Appeal from the Iowa District Court for Scott County, Christine Dalton, District Associate Judge.
The opinion of the court was delivered by: Doyle, P.J.
Larry Hergert appeals his conviction for operating while intoxicated, second offense. AFFIRMED.
Considered by Doyle, P.J., and Danilson and Mullins, JJ.
Larry Hergert appeals following his conviction and sentence for operating while intoxicated (OWI), second offense, in violation of Iowa Code section 321J.2 (2011). He contends the district court erred in denying his motion to suppress evidence because the arresting officer did not have reasonable suspicion to stop his vehicle. Upon our review, we affirm.
I. Background Facts and Proceedings. The district court found as follows:
On September 25, 2011, at approximately 22:26, Trooper Smith was stopped on the south shoulder of Hickory Grove Road in Davenport, Iowa, on a traffic stop of another vehicle. Trooper Smith was inside his patrol car with his traffic lights activated when a silver 1992 Dodge Caravan came up behind his patrol car travelling eastbound on Hickory Grove Road. As the Dodge Caravan drove past Trooper Smith's patrol car it made no attempt to slow down or move away from his patrol car and just missed striking the patrol car's driver's side mirror. Trooper Smith could hear a loud and rattled exhaust noise coming from the Dodge Caravan.
Trooper Smith pulled out onto Hickory Grove road and turned his traffic lights off. He caught up with the Dodge Caravan and observed the Caravan driving astraddle of the right hand white fog line and was encroaching an area that appeared to be lined off for bicycle traffic. Trooper Smith activated his traffic lights and the Caravan pulled over to the side of the road.
The driver of the Caravan, Larry Hergert, slurred his words when he spoke, his walk was unsteady and his eyes were bloodshot and watery. Trooper Smith could smell a strong odor of alcoholic beverage coming from inside the Caravan. Hergert admitted to consuming alcohol. Hergert consented to a HGN eye examination and Trooper Smith observed sustained and distinct nystagmas present in each of Hergert's eyes. Hergert refused to perform the walk and turn and one leg test. He was placed under arrest and transported to the Scott County jail where he submitted to a breath test which showed his [blood alcohol content] to be .183.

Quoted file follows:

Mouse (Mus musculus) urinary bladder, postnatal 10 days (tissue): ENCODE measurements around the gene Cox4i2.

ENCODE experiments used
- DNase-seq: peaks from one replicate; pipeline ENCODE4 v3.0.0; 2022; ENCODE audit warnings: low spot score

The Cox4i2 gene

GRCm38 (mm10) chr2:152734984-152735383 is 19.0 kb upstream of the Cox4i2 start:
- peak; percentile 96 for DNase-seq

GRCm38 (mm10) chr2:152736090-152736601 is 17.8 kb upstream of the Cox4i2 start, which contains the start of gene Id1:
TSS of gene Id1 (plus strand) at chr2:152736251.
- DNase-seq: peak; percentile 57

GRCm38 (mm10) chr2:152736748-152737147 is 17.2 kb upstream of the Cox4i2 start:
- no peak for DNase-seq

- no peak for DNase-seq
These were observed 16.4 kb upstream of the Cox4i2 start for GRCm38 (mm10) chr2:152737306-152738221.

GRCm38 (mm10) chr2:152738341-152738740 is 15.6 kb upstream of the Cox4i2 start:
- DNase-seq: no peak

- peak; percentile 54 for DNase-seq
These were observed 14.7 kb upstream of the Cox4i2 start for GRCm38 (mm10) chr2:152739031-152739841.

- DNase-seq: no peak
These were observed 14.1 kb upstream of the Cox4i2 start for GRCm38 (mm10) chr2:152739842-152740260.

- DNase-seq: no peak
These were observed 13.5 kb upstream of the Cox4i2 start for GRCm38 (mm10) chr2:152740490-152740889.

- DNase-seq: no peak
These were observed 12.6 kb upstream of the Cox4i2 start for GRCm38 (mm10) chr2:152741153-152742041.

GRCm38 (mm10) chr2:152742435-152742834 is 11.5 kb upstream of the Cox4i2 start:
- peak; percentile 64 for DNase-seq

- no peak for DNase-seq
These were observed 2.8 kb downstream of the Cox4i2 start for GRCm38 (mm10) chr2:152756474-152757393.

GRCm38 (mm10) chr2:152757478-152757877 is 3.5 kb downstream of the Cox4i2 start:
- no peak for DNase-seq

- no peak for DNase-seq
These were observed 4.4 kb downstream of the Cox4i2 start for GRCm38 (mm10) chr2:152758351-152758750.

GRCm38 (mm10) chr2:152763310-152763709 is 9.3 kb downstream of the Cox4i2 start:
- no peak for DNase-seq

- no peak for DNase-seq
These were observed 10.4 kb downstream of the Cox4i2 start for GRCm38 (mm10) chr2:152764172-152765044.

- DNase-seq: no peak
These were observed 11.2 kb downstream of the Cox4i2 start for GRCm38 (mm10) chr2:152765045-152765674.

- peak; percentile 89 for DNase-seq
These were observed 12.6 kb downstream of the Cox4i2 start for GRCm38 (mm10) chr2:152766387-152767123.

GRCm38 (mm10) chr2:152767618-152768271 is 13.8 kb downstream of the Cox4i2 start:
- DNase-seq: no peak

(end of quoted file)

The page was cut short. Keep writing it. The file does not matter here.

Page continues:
The State filed a trial information charging Hergert with OWI, second offense. Hergert filed a motion to suppress all the evidence obtained as a result of the stop. His motion contended Trooper Smith "initiated the stop without a warrant, without probable cause and without exigent circumstances." He asserted the stop of his vehicle was in violation of his federal and state constitutional rights. After a suppression hearing, the district court denied the motion. Hergert waived a jury trial and stipulated to the minutes of testimony.
Later, a bench trial was held on the minutes of testimony. The district court found Hergert guilty as charged. Hergert now appeals, contending the district court erred in denying his motion to suppress.
II. Scope and Standards of Review.
Hergert invokes both the federal and state constitutional prohibitions against unreasonable searches and seizures, which contain identical language and are generally "deemed to be identical in scope, import, and purpose." See U.S. Const. amend. IV; Iowa Const. art. I, § 8; State v. Fremont, 749 N.W.2d 234, 236 (Iowa 2008). He has not argued that the interpretation of the two provisions should differ. We will therefore construe them together. See Fremont, 749 N.W.2d at 236..
Because Hergert contends the stop violated his rights under the Fourth Amendment of the United States Constitution and article I, section 8 of the Iowa Constitution, we review his claim de novo. See State v. Fleming, 790 N.W.2d 560, 563 (Iowa 2010). "This review requires an independent evaluation of the totality of the circumstances as shown by the entire record." State v. Pals, 805 N.W.2d 767, 771 (2011) (internal quotation marks and citation omitted).
Although we defer to the factual findings of the district court because of its greater ability to evaluate the credibility of witnesses, we are not ...